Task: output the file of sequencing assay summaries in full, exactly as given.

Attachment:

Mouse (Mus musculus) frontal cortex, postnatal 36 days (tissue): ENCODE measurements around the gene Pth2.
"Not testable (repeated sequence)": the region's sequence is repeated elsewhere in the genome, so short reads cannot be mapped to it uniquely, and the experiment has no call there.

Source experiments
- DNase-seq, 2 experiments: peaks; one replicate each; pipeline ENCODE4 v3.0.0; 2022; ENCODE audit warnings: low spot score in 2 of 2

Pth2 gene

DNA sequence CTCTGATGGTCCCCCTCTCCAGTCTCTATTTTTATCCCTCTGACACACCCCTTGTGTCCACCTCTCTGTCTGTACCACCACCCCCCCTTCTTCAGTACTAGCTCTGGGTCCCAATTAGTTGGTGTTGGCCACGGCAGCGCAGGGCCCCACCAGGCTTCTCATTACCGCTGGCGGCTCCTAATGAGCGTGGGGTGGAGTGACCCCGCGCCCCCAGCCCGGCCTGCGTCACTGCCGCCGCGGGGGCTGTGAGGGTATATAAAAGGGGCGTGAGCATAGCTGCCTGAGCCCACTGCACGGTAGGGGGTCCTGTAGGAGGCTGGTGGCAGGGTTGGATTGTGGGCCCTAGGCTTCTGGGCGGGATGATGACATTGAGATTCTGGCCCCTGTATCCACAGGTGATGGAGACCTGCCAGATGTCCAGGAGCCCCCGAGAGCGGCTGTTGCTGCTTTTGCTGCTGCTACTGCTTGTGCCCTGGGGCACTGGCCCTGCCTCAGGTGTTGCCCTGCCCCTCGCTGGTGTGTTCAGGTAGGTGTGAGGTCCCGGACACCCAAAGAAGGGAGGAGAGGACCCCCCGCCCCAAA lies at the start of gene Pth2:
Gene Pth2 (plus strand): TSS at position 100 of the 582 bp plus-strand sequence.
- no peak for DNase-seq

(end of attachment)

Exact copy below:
Mouse (Mus musculus) frontal cortex, postnatal 36 days (tissue): ENCODE measurements around the gene Pth2.
"Not testable (repeated sequence)": the region's sequence is repeated elsewhere in the genome, so short reads cannot be mapped to it uniquely, and the experiment has no call there.

Source experiments
- DNase-seq, 2 experiments: peaks; one replicate each; pipeline ENCODE4 v3.0.0; 2022; ENCODE audit warnings: low spot score in 2 of 2

Pth2 gene

DNA sequence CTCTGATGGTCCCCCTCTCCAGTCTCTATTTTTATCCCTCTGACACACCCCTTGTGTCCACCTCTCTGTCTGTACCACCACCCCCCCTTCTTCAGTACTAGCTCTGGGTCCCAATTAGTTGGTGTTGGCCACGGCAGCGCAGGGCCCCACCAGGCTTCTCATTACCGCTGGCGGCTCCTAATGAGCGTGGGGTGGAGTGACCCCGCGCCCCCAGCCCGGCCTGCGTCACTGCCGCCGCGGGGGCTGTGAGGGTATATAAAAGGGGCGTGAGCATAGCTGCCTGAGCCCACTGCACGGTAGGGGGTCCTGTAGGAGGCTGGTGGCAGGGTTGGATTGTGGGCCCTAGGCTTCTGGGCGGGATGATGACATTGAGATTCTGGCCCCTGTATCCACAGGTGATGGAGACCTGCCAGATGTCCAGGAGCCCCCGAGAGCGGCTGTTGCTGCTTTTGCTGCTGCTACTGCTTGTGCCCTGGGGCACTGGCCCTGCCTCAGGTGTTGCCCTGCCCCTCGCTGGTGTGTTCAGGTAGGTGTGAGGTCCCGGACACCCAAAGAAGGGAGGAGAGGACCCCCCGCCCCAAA lies at the start of gene Pth2:
Gene Pth2 (plus strand): TSS at position 100 of the 582 bp plus-strand sequence.
- no peak for DNase-seq